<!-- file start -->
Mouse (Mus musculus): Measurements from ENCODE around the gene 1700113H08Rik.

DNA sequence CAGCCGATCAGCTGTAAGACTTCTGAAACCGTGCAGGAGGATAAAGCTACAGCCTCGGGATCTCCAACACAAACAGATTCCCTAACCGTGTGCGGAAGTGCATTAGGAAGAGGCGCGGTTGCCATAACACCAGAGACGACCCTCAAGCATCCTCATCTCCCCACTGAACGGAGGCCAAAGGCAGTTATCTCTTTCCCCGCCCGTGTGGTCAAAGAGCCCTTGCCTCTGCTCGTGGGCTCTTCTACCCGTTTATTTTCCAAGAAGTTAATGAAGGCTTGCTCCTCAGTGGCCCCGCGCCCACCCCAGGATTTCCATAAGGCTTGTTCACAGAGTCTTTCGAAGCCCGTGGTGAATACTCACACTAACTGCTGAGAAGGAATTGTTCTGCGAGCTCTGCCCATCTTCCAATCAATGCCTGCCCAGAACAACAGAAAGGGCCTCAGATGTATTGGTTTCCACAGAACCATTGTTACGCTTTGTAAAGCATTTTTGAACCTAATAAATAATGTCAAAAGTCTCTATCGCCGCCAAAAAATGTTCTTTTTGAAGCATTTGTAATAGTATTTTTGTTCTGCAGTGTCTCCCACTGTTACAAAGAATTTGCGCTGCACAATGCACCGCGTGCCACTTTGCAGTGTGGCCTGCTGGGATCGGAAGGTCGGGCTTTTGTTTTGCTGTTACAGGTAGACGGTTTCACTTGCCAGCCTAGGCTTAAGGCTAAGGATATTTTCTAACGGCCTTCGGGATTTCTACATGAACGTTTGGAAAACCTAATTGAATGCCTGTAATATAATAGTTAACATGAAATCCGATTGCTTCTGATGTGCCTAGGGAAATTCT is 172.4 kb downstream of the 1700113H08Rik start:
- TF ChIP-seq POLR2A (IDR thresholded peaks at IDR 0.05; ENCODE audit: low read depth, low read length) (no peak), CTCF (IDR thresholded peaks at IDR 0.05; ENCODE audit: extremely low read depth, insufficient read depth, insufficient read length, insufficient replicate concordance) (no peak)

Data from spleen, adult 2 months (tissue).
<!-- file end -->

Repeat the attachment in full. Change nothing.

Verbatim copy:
Mouse (Mus musculus): Measurements from ENCODE around the gene 1700113H08Rik.

DNA sequence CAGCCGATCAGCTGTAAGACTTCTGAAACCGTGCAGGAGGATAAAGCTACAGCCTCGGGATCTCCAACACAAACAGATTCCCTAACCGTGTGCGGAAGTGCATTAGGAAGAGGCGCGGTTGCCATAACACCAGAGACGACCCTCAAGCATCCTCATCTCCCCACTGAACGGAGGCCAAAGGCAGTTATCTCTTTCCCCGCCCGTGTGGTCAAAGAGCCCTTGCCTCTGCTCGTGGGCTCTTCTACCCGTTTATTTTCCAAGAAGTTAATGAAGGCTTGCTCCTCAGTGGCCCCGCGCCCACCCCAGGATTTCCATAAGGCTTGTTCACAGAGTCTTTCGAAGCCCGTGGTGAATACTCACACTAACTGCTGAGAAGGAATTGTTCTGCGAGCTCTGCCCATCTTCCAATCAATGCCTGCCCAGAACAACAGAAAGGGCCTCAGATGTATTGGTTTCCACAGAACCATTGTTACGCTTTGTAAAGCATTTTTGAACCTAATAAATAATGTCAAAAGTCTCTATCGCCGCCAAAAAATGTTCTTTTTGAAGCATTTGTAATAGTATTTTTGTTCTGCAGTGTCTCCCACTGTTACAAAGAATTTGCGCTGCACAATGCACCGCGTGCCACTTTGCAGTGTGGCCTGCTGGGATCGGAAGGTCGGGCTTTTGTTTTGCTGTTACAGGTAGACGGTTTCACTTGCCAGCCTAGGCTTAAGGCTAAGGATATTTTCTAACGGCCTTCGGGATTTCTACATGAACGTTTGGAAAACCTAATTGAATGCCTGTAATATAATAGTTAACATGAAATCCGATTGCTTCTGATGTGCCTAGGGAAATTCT is 172.4 kb downstream of the 1700113H08Rik start:
- TF ChIP-seq POLR2A (IDR thresholded peaks at IDR 0.05; ENCODE audit: low read depth, low read length) (no peak), CTCF (IDR thresholded peaks at IDR 0.05; ENCODE audit: extremely low read depth, insufficient read depth, insufficient read length, insufficient replicate concordance) (no peak)

Data from spleen, adult 2 months (tissue).